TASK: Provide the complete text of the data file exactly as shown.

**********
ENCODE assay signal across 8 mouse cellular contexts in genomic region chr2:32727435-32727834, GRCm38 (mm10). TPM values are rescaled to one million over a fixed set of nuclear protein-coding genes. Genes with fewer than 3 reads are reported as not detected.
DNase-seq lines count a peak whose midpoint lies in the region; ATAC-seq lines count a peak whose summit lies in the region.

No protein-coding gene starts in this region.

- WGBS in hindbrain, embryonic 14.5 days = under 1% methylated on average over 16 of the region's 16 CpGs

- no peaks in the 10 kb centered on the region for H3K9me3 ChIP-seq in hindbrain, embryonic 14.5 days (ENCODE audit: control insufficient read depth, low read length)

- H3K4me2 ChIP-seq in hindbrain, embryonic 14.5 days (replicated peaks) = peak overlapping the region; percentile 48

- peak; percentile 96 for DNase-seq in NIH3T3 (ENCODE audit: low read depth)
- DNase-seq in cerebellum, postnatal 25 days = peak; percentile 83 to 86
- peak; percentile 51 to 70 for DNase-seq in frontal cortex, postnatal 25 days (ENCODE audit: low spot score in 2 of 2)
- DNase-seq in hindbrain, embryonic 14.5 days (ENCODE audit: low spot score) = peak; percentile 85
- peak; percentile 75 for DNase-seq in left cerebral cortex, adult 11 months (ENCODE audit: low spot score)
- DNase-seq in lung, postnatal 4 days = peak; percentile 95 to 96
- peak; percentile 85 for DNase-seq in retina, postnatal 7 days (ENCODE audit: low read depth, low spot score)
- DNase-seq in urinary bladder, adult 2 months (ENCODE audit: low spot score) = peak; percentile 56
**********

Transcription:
ENCODE assay signal across 8 mouse cellular contexts in genomic region chr2:32727435-32727834, GRCm38 (mm10). TPM values are rescaled to one million over a fixed set of nuclear protein-coding genes. Genes with fewer than 3 reads are reported as not detected.
DNase-seq lines count a peak whose midpoint lies in the region; ATAC-seq lines count a peak whose summit lies in the region.

No protein-coding gene starts in this region.

- WGBS in hindbrain, embryonic 14.5 days = under 1% methylated on average over 16 of the region's 16 CpGs

- no peaks in the 10 kb centered on the region for H3K9me3 ChIP-seq in hindbrain, embryonic 14.5 days (ENCODE audit: control insufficient read depth, low read length)

- H3K4me2 ChIP-seq in hindbrain, embryonic 14.5 days (replicated peaks) = peak overlapping the region; percentile 48

- peak; percentile 96 for DNase-seq in NIH3T3 (ENCODE audit: low read depth)
- DNase-seq in cerebellum, postnatal 25 days = peak; percentile 83 to 86
- peak; percentile 51 to 70 for DNase-seq in frontal cortex, postnatal 25 days (ENCODE audit: low spot score in 2 of 2)
- DNase-seq in hindbrain, embryonic 14.5 days (ENCODE audit: low spot score) = peak; percentile 85
- peak; percentile 75 for DNase-seq in left cerebral cortex, adult 11 months (ENCODE audit: low spot score)
- DNase-seq in lung, postnatal 4 days = peak; percentile 95 to 96
- peak; percentile 85 for DNase-seq in retina, postnatal 7 days (ENCODE audit: low read depth, low spot score)
- DNase-seq in urinary bladder, adult 2 months (ENCODE audit: low spot score) = peak; percentile 56